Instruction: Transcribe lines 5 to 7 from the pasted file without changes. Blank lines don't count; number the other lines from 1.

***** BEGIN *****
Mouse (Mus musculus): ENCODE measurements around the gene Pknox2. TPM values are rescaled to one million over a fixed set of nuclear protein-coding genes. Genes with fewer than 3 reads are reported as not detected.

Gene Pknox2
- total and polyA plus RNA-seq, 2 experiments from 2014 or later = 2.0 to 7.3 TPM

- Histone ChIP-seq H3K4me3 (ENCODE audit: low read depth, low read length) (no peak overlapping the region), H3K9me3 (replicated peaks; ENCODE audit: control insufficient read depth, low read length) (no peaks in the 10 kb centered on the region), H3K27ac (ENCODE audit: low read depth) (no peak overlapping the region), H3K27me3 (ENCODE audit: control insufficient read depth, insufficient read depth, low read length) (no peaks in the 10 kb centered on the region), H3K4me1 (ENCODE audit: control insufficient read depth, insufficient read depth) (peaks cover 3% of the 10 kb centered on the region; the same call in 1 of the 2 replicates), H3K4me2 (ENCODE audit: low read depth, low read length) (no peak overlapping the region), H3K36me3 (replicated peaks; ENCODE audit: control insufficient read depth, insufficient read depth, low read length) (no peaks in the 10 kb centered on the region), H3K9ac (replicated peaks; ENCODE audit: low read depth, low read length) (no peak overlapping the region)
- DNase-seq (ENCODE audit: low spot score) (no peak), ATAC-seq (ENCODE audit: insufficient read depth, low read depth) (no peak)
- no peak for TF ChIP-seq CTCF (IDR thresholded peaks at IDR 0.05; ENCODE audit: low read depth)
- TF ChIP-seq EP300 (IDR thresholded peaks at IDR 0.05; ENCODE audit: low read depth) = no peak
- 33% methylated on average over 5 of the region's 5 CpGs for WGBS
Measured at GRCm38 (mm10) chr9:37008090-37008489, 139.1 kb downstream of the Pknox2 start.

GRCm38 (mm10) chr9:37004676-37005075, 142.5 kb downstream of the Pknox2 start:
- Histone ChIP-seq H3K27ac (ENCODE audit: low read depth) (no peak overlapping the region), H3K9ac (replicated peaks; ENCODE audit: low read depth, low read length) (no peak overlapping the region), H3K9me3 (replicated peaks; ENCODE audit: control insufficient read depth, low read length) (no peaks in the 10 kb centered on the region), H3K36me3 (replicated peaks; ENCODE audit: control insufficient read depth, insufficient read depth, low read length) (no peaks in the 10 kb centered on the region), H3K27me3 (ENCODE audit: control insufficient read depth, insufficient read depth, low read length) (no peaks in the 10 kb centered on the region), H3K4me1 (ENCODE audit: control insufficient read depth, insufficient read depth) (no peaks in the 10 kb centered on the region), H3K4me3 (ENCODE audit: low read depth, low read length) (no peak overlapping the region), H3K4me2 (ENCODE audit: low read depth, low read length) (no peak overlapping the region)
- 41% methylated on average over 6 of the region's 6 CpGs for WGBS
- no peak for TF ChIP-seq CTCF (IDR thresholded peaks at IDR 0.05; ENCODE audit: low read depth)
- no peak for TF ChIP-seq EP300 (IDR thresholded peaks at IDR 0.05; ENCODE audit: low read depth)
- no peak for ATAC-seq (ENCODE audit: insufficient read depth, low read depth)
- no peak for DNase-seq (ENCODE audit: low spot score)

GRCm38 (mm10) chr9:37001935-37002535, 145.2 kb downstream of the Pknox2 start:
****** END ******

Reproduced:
- DNase-seq (ENCODE audit: low spot score) (no peak), ATAC-seq (ENCODE audit: insufficient read depth, low read depth) (no peak)
- no peak for TF ChIP-seq CTCF (IDR thresholded peaks at IDR 0.05; ENCODE audit: low read depth)
- TF ChIP-seq EP300 (IDR thresholded peaks at IDR 0.05; ENCODE audit: low read depth) = no peak